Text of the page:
We are in the process of building our second small colony, we plan to locate this one out in or orchard. Here is the little doe house we built out of free pallet boxes. We’ll put a big enclosed run off the front of this once we carry it out there, dig into the hillside to make a level spot. Here is how far we have gotten. We are calling these Colony Cottages!
We are planning to build a cluster of these colony cottages with enclosed pens in several locations. We hope to convert our entire rabbitry to colonies… this is where it starts.
So, being that we live on steeply sloping land, we are big on putting darn near everything on stilts in order to make level floors for our structures, and the goat house is no exception! Our Nigerian Dwarves will only get around 23″ tall at most, and so we built this “2-story” goat house with that in mind. Above will be the slumber loft, where it stays nice and cozy warm, with pallet platforms leading up to the entrance, so even going to bed involves their favorite activity… JUMPING! lol! Below the loft is the “barn” area, we will enclose 3 sides (North, South & West) to keep drafts minimal, and here we will put their feeders, water and minerals so they stay dry underneath. Then we plan to use 2″x4″ welded wire fencing to enclose a large area for them to frolic and play. This is where we are so far…
Pictures taken 2015/03/11 on our progress for what I am lovingly calling the Goat Hut. Coming right along, this whole structure was built using free pallets, recycled lumber, & timber from our property. The only thing we had to buy for the hut is the screws and nails. Now we just have to put some tar paper on the roof, then some sheet metal, build a set of steps so the goats can climb in and fence it. We also got some super huge tractor tires today from our neighbor to put in the goat pen as fun objects for them to jump on. Without further adoo, here are today’s pictures of our progress on the Goat Hut.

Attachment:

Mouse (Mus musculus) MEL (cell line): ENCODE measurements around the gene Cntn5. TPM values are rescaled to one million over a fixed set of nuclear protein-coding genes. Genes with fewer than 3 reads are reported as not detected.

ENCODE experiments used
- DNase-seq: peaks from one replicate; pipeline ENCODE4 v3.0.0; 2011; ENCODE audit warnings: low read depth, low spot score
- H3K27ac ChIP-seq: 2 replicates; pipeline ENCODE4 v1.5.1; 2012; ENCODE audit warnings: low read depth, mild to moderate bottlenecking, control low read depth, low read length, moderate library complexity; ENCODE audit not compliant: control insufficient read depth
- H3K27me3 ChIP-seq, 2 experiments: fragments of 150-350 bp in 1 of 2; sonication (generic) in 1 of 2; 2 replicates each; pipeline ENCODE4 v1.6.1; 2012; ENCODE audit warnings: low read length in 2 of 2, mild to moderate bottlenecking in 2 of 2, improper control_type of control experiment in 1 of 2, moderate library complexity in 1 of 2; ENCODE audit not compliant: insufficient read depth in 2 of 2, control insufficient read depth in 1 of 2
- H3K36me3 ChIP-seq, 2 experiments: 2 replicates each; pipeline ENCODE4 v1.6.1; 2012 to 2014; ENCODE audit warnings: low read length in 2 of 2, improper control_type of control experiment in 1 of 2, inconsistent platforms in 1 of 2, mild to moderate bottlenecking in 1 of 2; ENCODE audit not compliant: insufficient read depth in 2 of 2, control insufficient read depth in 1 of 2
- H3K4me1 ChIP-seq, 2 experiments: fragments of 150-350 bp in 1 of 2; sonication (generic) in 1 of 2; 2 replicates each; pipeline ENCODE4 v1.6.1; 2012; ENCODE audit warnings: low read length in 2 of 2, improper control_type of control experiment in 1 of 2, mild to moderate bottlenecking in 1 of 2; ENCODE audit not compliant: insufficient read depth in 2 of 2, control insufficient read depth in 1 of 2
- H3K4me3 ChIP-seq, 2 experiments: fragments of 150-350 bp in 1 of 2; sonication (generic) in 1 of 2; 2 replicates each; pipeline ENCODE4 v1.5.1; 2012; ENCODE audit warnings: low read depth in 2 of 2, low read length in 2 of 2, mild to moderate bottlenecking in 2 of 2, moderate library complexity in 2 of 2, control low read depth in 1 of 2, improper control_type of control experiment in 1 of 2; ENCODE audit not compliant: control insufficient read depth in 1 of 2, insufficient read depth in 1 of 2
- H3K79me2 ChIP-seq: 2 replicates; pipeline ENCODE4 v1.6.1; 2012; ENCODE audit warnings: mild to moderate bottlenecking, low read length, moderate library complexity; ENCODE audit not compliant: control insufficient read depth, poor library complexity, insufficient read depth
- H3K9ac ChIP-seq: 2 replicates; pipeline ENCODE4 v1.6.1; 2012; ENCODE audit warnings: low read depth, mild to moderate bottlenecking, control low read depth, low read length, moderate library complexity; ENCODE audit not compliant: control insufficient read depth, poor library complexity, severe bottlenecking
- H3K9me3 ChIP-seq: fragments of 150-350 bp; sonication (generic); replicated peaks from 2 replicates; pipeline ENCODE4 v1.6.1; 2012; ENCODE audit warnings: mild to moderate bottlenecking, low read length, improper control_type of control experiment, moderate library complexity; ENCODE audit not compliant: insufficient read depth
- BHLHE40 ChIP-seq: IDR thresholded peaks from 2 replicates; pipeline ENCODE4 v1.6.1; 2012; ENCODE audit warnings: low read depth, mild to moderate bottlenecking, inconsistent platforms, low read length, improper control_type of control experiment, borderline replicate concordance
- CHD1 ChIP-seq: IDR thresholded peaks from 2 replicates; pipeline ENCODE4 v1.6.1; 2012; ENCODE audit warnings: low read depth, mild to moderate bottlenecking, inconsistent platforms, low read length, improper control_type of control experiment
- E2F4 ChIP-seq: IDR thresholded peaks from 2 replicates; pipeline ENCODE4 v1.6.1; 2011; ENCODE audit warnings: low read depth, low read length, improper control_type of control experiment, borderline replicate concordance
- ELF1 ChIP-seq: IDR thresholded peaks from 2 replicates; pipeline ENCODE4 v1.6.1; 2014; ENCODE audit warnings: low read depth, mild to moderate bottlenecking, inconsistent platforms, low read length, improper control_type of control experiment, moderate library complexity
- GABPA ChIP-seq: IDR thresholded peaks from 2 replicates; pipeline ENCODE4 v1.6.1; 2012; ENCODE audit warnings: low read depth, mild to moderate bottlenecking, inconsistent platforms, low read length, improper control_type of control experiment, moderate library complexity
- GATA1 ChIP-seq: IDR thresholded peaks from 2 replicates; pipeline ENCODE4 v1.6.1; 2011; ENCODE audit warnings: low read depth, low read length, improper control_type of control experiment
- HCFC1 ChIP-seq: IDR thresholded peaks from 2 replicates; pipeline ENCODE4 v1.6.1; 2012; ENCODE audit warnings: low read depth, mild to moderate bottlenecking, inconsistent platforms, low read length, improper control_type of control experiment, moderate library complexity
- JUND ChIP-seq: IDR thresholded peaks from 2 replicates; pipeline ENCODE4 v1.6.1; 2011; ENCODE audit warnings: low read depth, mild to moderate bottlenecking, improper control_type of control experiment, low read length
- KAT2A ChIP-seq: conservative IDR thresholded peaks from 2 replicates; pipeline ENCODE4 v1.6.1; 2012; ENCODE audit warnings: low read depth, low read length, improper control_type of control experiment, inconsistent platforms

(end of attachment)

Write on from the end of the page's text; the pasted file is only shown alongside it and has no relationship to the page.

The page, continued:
2015/03/12 Update – Today we built steps for the goats to hop up into their new hut, rolled huge boulders & tires into their area, put in the gate and start putting up the fence. The rocks were tough to move, but we managed it… but we are surely feeling it tonight, oy veh.
2015/03/16 – We did it! For the most part the goat hut is finished, aside from being painted and the metal roof being put on. We’ll get to that asap. As for now the goats are now living in their new habitat! We got the fence and gate up, and last night they spent their first night outside! They did great, I went and checked on them and did a perimeter check around midnight and again around 4am.
We are so blessed to be starting our very own dairy goat herd this spring just as we have been wishing too! Thanks to the incredible generosity of my sister and brother in law, Chriss & Mitch Dunham for donating the money we needed to buy a pedigreed doeling, plus two playmates for her to get us started off right in our dream of having our own sustainable farm fresh raw dairy! So far the plan is that we’ll get to bring them home by this coming weekend! Holy Smokes! Also a big thanks to the Mathiot’s, for being so kind and generous in sharing their time and experience showing me the ropes of goat care, and even taught me how to milk a goat! So I’ll be ready when MilkyWay is 🙂
F21 Mathiot’s Paradise A Milkyway
Sire: Mathiot’s Paradise LS Armani
Dam: SG RHV CTO Peppermint Patty 7*M
So last fall I told Timmy that I wanted a cold frame, at the time we didn’t have the materials to do so… lately the materials seem to be magnetized to us so he built me 4 😀
Tim has outdone himself, this bed has evolved into such an amazing garden bed! I can’t wait to see these working this next winter giving us abundant greens during the coldest months of the year 🙂